日本語版はこちらYuri Manga and Depictions of Lesbian Relationships
Since artists active during the Edo period (1615–1868) were almost exclusively male, shunga and non-explicit artwork typically discussed sexuality in androcentric terms. Images of sexual interaction between two biological females were exceedingly rare, and most terms used to describe lesbianism, such as kai-awase, were marked by a distinct sense of derisive humor.
During the 20th century, however, the demographics of the producers and consumers of Japanese erotic art shifted dramatically. The first manga for young women (shōjo manga) appeared around 1903. Limiting itself to lighthearted themes, shōjo manga retained only marginal popularity for the first half of the century. Between 1969 and 1971, a wave of female artists revolutionized the field by producing manga for adult women (josei manga) that dealt with mature, dramatic themes, and readers responded enthusiastically. Among the subgenres of women’s manga are works that focus upon intimate relationships between women, both tales of platonic love (shōjo-ai manga; lit., “manga about love between young women”) and romance (yuri manga; lit., “lily manga”).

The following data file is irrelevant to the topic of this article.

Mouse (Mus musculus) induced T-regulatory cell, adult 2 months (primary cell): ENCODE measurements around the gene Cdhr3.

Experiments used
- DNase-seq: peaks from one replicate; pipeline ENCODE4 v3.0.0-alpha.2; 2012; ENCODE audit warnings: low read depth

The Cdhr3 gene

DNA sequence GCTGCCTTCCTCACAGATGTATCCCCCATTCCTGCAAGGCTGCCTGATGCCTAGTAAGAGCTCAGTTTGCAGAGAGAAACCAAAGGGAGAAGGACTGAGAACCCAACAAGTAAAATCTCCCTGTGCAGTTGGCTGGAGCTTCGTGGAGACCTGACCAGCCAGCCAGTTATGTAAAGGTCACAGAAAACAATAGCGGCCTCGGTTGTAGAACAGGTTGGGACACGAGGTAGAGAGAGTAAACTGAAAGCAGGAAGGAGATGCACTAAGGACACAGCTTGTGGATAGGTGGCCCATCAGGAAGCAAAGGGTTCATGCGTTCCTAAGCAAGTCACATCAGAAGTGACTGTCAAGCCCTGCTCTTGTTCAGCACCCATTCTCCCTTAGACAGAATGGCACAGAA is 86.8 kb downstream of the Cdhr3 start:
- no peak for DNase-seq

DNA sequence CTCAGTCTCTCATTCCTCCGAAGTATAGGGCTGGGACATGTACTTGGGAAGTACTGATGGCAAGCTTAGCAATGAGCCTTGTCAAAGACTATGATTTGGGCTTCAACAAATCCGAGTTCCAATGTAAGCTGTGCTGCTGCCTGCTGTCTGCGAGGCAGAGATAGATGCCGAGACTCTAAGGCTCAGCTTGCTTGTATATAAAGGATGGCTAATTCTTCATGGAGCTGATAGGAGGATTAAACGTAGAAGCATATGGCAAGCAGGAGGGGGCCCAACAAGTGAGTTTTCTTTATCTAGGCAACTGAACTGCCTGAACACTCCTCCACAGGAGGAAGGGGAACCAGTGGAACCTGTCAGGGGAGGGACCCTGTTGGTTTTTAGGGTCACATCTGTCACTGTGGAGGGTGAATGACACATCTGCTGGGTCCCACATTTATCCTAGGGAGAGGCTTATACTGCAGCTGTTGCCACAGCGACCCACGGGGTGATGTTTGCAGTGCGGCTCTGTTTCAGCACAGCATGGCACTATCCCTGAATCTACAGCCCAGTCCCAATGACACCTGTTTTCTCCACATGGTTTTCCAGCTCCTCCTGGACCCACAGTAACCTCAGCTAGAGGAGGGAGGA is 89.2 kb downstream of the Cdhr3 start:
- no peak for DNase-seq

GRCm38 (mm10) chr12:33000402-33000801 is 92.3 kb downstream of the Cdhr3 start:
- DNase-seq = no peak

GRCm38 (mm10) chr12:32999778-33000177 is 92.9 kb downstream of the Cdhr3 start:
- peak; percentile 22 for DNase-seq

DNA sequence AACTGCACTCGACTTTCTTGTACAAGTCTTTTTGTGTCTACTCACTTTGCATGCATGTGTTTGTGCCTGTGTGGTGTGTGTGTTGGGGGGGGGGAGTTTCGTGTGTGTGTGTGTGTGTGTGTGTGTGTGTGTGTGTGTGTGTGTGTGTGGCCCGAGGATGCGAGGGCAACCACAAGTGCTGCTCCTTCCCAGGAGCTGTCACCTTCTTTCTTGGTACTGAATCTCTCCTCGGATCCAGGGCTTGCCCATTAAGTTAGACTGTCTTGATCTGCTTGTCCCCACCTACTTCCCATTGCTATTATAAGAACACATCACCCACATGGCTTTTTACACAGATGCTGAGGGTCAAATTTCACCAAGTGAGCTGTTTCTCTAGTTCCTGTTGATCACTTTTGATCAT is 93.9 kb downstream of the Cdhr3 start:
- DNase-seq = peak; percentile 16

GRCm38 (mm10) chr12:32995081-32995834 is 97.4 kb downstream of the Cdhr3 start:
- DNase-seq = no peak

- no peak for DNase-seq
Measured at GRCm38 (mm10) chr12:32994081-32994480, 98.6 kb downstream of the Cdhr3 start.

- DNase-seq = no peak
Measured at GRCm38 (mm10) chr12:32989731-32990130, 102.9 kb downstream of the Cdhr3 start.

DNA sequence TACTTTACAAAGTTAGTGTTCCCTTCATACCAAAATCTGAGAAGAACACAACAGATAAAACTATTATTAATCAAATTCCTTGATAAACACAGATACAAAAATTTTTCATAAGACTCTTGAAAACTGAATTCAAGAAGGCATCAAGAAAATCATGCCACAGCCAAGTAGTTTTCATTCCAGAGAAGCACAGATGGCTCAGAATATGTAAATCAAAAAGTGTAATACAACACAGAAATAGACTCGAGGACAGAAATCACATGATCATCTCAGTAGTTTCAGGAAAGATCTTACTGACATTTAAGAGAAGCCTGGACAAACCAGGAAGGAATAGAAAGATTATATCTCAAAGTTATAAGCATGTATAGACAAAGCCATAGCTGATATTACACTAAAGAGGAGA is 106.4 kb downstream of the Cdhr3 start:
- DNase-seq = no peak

Couple of the White Room (Shiroi heya no futari, 1971) by Yamagishi Ryōko (born 1947) is believed to be the first commercially published work to deal with the subject of lesbianism. Yamagishi states that she originally wanted to write a story about male homosexuality. Her publishers protested that the topic was too controversial, but Yamagishi managed to appease them by switching the protagonists’ gender and transforming them into women. Since then, yuri manga has developed considerable popularity, inspiring serial publications such as Yuri Shimai (2003–2004), Yuri Monogatari (2005–present), and Comic Yuri Hime (2005–present) as well as public events such as the international manga convention Yuricon.